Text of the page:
Folic Acid – “Less serious side effects include digestive problems, nausea, loss of appetite, bloating, gas, a bitter or unpleasant taste in the mouth, sleep disturbances, depression, excessive excitement, irritability and a zinc deficiency. More severe signs include psychotic behavior, numbness or tingling, mouth pain, weakness, trouble concentrating, confusion, fatigue and even seizures. An allergic reaction to folic acid may cause wheezing, swelling of the face and throat or a skin rash.” Article here.
Magnesium – “Doses less than 350 mg daily are safe for most adults. When taken in very large amounts, magnesium is POSSIBLY UNSAFE. Large doses might cause too much magnesium to build up in the body, causing serious side effects including an irregular heartbeat, low blood pressure, confusion, slowed breathing, coma, and death.” Article here.
Do older and inactive individuals require less vitamins? Well, this is not actually the case. As we grow older we tend to consume less calories, which means less food and therefore less vitamins from the foods we eat. This would indicate vitamin supplements may be needed. This article explains…Nutrition Over 70; A guide to Senior Dietary Needs. Published findings and talking with friends and family, however, ARE NOT to replace conversations about vitamins and supplements with a physician or their referral to a licensed and certified nutritionist.
There are no health risks when the body absorbs vitamins through a balanced diet of whole and natural foods. There is, however, a greater risk of toxicity from vitamins through dietary supplements and fortified foods. Best way to plan for the New Year…make an appointment with your General Practitioner, if you haven’t already. Discuss your physical fitness goals and review your everyday eating habits along with vitamin and supplement needs. AND, READ THOSE LABELS! Just because a bottle labels a certain vitamin doesn’t mean it doesn’t also contain other vitamins. Duplicity of vitamins can be toxic!
“Gratitude is the inward feeling of kindness received. Thankfulness is the natural impulse to express that feeling. Thanksgiving is the following of that impulse.” Henry Van Dyke(1852 – 1933)
Thanksgiving kicks off the holiday season and family customs! It is, however, a day that stands alone in its own rich meaning and tradition. My hope is that the significance of this special holiday does not become extinct over time…each year the enthusiasm and holiday rush comes too close to leap-frogging in front of our country’s celebration of thankfulness. Below is a brief refresher list of Thanksgiving historical facts. Following, is the Thanksgiving I enjoyed growing up along with a unique idea; Thanksgiving Gift Boxes we shared with our son from the time he was 8 years old until he went to college. Although he is now 25 years old, we are bringing these ornamental gift boxes back and sharing the idea with you.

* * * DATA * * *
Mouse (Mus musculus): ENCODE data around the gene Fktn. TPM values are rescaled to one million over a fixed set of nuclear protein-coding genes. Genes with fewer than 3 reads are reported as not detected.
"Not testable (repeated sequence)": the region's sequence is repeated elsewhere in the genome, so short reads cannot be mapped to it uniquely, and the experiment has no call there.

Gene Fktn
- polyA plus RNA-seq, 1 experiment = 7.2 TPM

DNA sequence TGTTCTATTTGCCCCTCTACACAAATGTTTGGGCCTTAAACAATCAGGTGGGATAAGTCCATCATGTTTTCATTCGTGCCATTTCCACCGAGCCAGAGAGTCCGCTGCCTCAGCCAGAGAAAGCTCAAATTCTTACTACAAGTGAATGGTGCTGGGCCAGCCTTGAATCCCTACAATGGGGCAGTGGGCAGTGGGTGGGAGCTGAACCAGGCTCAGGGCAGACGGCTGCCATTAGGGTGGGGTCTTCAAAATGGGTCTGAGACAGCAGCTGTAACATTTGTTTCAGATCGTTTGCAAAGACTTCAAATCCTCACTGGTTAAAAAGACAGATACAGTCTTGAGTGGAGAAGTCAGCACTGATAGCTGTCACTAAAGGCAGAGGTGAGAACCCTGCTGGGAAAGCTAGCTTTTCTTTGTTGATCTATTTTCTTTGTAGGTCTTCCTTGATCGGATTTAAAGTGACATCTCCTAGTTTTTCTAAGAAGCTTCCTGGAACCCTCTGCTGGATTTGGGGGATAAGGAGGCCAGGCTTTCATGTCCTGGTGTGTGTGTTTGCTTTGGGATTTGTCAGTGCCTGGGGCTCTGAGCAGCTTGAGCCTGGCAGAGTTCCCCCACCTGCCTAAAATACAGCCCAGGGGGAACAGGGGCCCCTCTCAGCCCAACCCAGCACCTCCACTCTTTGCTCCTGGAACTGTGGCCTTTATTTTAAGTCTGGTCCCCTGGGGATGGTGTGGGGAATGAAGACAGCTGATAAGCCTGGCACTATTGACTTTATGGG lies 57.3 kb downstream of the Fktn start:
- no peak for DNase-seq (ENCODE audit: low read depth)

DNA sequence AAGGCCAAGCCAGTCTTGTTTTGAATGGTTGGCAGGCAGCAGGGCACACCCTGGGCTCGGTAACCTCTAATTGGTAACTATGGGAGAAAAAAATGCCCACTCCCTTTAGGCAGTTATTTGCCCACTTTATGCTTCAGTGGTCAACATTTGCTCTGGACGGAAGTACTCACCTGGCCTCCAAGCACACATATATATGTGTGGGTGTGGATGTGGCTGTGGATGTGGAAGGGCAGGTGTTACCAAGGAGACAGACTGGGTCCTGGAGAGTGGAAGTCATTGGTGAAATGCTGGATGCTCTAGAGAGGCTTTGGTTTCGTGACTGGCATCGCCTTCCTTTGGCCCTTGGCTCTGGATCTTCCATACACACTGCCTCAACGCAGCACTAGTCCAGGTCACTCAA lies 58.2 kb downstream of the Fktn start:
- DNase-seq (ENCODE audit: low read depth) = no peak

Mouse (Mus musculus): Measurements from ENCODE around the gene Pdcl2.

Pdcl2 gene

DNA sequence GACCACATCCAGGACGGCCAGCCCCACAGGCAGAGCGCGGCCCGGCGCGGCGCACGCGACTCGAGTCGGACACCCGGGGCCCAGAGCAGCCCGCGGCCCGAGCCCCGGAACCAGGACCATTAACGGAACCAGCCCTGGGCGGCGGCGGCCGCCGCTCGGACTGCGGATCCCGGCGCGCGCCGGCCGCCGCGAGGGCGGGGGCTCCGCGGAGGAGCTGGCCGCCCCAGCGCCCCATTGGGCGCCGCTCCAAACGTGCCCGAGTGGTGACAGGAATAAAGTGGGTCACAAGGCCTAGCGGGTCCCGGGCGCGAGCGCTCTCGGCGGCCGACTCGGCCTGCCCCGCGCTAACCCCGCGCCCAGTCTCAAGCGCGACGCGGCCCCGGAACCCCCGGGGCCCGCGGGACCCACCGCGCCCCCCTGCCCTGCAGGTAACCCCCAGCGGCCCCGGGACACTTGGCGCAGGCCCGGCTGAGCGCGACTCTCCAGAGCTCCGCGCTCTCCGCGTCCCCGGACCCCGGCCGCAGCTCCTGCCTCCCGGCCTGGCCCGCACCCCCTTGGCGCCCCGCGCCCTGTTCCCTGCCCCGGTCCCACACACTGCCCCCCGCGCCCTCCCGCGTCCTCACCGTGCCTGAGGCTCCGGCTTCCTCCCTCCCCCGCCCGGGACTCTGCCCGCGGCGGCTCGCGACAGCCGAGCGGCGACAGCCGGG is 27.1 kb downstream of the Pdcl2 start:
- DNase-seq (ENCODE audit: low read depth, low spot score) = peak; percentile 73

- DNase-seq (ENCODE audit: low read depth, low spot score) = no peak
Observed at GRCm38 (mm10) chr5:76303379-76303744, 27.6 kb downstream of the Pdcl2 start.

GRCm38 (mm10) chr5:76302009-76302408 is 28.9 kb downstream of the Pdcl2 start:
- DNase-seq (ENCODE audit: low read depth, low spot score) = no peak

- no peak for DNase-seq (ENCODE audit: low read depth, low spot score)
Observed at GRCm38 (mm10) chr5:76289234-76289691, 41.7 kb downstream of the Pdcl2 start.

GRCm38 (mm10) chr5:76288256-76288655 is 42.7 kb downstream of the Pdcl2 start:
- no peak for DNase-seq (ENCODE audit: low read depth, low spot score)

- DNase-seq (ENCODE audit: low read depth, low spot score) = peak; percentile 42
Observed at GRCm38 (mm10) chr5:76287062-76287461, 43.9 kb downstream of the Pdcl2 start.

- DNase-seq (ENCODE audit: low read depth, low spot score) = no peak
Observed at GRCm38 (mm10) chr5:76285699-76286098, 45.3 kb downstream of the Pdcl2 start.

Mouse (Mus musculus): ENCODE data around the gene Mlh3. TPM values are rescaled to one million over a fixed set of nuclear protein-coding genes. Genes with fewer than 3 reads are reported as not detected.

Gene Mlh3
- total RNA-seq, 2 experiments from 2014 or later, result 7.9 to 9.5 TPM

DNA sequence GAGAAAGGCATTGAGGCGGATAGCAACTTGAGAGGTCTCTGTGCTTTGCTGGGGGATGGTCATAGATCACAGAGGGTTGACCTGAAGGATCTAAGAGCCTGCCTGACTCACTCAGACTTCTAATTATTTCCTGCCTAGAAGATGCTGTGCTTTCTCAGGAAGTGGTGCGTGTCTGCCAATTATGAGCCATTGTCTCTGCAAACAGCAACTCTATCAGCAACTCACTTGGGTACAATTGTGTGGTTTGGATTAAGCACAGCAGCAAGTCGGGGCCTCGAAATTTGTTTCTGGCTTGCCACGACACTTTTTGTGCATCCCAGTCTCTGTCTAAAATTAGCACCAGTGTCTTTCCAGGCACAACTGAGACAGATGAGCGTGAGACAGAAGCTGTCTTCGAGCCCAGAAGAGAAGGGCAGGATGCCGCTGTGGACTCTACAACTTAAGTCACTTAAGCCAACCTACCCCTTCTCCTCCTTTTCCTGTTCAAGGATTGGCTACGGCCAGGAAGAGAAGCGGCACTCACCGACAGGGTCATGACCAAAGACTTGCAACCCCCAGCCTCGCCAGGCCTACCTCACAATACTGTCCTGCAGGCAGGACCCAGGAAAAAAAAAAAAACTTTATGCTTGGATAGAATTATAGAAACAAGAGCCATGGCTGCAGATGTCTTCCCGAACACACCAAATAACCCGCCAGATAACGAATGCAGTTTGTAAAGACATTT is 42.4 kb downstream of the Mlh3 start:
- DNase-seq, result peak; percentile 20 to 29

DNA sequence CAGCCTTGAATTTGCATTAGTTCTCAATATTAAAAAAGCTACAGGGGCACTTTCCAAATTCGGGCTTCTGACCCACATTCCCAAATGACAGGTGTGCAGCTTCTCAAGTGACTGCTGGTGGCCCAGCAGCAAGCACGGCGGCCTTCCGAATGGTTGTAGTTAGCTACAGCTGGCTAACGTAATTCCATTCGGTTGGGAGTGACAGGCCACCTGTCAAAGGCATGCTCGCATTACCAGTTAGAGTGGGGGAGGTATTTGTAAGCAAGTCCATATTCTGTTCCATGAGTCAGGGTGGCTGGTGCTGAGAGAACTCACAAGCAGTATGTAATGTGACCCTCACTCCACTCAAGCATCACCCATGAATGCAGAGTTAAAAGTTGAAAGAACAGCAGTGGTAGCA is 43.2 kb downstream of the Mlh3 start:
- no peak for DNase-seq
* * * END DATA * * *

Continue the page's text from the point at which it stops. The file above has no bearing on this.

Thanksgiving Day, American public holiday, fourth Thursday of November that began as a harvest festival. “First Thanksgiving celebrated by the Pilgrims after the first harvest in the New World, October 1621, lasting three days attended by 90 Native Americans and 53 Pilgrims.
Thanksgiving has been celebrated nationally on and off since 1789 and became a federal holiday in 1863 when President Abraham Lincoln stated…”Thanksgiving and Praise to our beneficent Father who dwellers in the Heavens.”
The New England colonists were accustomed to regularly celebrating “thanksgivings”—days of prayer thanking God for blessings such as military victory or the end of a drought.
I live a few states away from the location where Thanksgiving was always celebrated at the home of my Uncle, Aunt and cousins. Each year, however, when I awake to the excitement of watching the Macy’s Thanksgiving parade, cooking and baking, it’s those family get-togethers growing up that tug at my heart and fill me with awesome memories; the amazing aroma of turkey in the oven with many courses being prepared including pasta and, yet to ever experience again, my Aunt’s incredible 3 meat stuffing! Traditional desserts covered the entire dining room table, too. It’s especially the conversations, old stories and laughter shared, which embellish those sweet memories. As families grow we become a generation spread out across many miles. But, time and space is graciously fluid when we can bridge holiday past with holiday present through such love filled reminiscences.
Time is “Too slow for those who Wait, Too swift for those who Fear, Too long for those who Grieve, Too short for those who Rejoice, But for those who Love, Time is not.” Henry Van Dyke(1852 – 1933) American author, educator, and clergyman
Our own unique tradition began in 2000, when my husband, son, and I created Thanksgiving Gift Boxes. As shared in the blog post, Thriving Relationships, 1999 was a difficult year. To celebrate our renewed marriage and promising future in 2000, we identified heart-felt gifts from God, life transforming, which blessed us. The questions that led to “gifts”…In what way do we feel especially blessed this year? OR What gift (God’s grace and mercy) carried me through this past year? Here are some examples…forgiveness, emotional healing, physical healing, unconditional love, patience, perseverance, humility, faith, trust, joy, answered prayers, family, spouse, parents, good grades, genuine friendships, sports, extended family, church family, etc. The goal…choose one significant gift that was a blessing throughout the year. In 2000, though, our tree was FULL of boxes feeling generously blessed through a challenging year. I’m excited that I found the photo to share with you! The ornament boxes hanging on the Christmas tree inspire the sentiment of thankfulness from Thanksgiving to Christmas and New Years. This year my gift box reads trust. May you enjoy these gift boxes with your family as much as we have throughout the years. How to make the boxes? Plain paper with colorful ribbon can be used or festive wrapping works, too. Labeling standard size gift boxes to place under the tree is another option instead of hanging as ornaments. Small size (jewelry) gift boxes can be found at Michael’s, Walmart and Amazon.